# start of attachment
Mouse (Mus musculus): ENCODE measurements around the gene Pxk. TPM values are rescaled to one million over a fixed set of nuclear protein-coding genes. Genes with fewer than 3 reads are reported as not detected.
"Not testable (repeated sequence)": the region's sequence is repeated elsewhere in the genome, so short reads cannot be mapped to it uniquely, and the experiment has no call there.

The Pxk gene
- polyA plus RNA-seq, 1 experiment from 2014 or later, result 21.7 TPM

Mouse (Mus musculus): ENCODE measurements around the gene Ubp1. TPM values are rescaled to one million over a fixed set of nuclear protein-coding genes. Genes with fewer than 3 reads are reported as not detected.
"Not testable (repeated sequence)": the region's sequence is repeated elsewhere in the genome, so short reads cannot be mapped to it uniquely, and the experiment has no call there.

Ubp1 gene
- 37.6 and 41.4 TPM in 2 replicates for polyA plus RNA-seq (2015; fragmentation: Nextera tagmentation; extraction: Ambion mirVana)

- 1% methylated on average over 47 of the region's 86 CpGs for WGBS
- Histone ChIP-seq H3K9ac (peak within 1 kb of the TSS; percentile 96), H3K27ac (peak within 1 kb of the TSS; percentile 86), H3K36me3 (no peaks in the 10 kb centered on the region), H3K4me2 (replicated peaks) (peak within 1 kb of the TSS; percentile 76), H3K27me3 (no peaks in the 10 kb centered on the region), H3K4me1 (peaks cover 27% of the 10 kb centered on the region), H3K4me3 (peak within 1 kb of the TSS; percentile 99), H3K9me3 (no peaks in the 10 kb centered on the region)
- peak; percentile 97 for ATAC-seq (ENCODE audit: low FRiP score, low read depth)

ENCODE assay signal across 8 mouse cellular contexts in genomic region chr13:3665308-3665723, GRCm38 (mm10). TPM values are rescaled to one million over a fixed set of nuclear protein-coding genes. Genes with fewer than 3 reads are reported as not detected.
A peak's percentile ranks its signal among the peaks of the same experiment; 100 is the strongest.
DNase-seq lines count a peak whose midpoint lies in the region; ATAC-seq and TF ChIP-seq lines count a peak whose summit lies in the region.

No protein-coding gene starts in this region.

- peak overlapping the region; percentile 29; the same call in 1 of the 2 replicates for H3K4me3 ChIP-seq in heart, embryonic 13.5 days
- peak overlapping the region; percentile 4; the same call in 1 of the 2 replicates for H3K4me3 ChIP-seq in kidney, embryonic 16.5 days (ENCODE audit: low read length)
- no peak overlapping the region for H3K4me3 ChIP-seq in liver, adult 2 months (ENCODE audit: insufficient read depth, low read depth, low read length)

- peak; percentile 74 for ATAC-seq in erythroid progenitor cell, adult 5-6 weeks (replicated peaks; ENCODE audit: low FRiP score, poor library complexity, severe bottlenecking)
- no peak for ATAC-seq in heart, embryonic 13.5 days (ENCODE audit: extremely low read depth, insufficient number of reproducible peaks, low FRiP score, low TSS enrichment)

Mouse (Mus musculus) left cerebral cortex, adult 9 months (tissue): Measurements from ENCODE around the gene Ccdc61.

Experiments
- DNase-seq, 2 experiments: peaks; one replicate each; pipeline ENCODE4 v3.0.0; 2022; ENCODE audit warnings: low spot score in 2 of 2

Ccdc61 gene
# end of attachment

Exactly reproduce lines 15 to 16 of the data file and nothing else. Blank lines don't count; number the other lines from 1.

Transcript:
No protein-coding gene starts in this region.

- peak overlapping the region; percentile 29; the same call in 1 of the 2 replicates for H3K4me3 ChIP-seq in heart, embryonic 13.5 days